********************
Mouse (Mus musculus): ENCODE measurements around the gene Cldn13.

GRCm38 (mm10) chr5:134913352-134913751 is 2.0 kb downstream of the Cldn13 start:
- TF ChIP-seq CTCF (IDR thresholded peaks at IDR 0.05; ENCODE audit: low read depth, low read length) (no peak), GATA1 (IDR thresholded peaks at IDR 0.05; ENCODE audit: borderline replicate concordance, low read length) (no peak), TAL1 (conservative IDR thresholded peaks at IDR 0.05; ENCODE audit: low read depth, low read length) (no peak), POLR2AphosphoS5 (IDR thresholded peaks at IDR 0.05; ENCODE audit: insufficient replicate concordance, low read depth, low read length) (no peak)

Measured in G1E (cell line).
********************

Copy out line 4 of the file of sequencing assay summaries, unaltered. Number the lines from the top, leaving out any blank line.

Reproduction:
Measured in G1E (cell line).